These two stories could be called the Dark Side vs. the Light Side or Before vs. After or How Not To vs. How to. Let’s travel to the dark side first.
Back in the dawn of my selling career (1973) I worked for a pharmaceutical company, ergo I was calling on a range of doctors in a horizontal strip of geography in the central part of Minnesota. It was an OK job but not a great job. I was making about fifteen thousand dollars a year, which my wife and I actually survived on. Our sales region had a sales manager who was just too damned happy-all the time. Hey, there’s absolutely nothing wrong with happiness but you know the people who make a big production about their happiness? It gets boring, which was what this guy was.
At the time my wife and I lived in a two bedroom house with a one car garage. Behind the house was another area where I could park my company car instead of on the driveway. Now we all know that some salespeople do not work 10 hours a day 5 days a week. So when I chose to take a few hours off here and there I parked my car out of sight. Know why? Because our idiot of a manager used to drive around and check to see if his salespeople’s cars were in the driveway or not. If he saw a car in the driveway at, say 11AM on a week day, he’d have a few choice words for the sales rep! Did I want to work hard for this nimrod? Absolutely not! How did he know that there weren’t extenuating circumstances for me to be at home.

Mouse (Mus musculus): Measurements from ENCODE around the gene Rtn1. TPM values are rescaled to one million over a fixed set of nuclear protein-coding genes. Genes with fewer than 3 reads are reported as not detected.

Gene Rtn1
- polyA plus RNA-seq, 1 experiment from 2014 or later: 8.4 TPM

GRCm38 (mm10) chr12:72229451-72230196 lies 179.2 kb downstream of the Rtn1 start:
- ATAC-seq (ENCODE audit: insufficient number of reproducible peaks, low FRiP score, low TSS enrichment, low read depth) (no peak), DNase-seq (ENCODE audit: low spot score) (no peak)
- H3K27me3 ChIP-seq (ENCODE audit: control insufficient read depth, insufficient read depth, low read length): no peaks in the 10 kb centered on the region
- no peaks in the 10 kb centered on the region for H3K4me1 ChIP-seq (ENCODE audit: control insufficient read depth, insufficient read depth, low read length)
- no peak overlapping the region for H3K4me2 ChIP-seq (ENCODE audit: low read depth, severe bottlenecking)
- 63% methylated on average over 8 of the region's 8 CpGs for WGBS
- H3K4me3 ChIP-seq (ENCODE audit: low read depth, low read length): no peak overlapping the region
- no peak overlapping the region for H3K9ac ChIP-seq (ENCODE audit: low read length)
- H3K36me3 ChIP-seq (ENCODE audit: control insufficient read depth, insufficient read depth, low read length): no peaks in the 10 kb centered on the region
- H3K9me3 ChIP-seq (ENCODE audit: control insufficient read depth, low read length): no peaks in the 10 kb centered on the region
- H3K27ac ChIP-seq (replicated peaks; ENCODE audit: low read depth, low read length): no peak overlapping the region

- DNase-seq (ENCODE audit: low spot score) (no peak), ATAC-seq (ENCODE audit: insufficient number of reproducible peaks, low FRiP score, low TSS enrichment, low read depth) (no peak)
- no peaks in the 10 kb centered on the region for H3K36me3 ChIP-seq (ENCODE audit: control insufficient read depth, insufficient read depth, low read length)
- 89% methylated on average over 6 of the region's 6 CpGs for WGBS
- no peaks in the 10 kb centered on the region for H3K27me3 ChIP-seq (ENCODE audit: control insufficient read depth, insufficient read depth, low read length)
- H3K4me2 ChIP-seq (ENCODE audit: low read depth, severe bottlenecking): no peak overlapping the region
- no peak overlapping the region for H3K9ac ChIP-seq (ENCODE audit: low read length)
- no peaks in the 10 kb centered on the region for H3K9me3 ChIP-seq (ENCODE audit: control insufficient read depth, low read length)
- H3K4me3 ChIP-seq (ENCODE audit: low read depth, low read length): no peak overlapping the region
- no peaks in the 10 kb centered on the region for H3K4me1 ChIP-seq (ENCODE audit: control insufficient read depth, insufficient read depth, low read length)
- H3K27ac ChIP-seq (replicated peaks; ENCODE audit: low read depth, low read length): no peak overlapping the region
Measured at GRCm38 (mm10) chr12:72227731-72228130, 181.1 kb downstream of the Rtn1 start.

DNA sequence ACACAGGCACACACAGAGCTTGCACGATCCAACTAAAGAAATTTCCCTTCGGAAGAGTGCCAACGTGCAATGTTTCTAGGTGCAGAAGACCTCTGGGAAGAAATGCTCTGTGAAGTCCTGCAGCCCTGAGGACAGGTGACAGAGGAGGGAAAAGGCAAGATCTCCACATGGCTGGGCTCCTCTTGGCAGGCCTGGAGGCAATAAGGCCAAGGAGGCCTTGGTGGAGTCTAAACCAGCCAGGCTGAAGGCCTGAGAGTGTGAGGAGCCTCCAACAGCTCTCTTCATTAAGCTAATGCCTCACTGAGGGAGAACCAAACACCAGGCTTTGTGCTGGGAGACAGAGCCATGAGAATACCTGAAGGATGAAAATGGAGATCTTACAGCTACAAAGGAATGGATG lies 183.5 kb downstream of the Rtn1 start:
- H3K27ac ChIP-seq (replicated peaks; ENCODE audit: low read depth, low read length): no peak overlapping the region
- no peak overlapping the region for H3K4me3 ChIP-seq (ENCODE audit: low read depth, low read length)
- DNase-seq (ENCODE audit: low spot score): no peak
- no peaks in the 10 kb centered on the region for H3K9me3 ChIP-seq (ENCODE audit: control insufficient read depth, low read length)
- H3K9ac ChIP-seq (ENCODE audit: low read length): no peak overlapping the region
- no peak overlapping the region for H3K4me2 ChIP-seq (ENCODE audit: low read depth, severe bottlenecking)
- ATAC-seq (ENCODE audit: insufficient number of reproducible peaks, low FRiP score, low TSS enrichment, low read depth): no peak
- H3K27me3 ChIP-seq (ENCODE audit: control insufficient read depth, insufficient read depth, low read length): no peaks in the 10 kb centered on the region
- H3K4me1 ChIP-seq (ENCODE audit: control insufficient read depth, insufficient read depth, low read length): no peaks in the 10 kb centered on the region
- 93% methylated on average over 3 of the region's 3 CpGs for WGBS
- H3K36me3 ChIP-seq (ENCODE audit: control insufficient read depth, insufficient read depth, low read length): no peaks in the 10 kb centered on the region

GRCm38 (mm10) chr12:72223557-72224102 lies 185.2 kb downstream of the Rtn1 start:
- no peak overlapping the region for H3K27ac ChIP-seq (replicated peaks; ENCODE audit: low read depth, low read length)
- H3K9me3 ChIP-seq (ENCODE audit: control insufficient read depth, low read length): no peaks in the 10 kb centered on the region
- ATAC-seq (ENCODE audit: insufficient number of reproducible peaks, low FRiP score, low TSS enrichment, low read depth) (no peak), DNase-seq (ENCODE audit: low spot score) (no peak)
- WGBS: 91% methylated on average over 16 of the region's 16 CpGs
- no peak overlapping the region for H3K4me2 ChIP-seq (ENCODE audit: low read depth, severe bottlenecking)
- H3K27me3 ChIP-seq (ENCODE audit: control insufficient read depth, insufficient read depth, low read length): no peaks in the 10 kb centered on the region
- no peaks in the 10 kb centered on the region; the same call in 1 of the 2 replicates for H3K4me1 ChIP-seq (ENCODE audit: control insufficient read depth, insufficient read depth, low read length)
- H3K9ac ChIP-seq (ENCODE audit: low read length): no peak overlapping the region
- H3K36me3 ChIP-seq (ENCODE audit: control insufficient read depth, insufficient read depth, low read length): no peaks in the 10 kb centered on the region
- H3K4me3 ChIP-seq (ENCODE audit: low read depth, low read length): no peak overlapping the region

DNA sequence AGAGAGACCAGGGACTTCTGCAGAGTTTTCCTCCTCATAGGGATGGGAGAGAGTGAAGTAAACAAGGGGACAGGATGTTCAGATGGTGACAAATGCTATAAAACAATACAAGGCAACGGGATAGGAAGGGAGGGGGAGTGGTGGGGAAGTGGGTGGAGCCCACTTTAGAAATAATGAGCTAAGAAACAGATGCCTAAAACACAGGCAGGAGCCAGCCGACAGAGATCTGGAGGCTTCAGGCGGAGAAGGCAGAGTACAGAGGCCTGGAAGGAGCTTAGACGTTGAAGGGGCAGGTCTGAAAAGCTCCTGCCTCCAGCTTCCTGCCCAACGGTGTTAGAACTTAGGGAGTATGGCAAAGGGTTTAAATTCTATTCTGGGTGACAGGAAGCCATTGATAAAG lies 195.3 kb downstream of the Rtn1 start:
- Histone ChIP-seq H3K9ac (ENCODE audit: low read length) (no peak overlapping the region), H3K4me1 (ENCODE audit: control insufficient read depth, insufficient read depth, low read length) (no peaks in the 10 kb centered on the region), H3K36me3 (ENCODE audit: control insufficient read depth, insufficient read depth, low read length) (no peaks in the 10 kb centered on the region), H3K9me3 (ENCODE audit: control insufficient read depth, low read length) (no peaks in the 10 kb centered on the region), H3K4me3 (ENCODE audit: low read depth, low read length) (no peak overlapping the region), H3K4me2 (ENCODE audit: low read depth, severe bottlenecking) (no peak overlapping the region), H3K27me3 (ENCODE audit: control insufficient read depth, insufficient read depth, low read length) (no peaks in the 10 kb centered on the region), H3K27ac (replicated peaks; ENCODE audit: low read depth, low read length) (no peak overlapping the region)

Ah, and now for the light side. The first manager I had with this company was an absolute sales management pro. The week I returned from training this gentleman and his wife hosted my wife and I for dinner at their home. I honestly felt like this person cared. Nothing threw this guy off his game. If I completely screwed up a sales call when he worked with me we’d talk about it after the sales call. He made suggestions about what I could do differently on the next call. And he did that while salvaging my ego! He never once condemned me to sales hell because I sounded like a complete doofus, which I did from time to time. He knew I was green and it was his job to develop me. I would have gone up Pork Chop Hill or over Niagara Falls in a barrel for the man.
Salespeople are not dumb. Most of them are good at reading people and motives. They will follow any sales manager if they trust the manager and if the sales manager offers constructive advice and sound leadership. How hard is that to do? It does take practice and skill but it’s eminently “doable”. Build trust with your salespeople and they will work miracles for you.
The Final Thought: A good objective of leadership is to help those who are doing poorly to do well and to help those who are doing well to do even better. (Jim Rohn)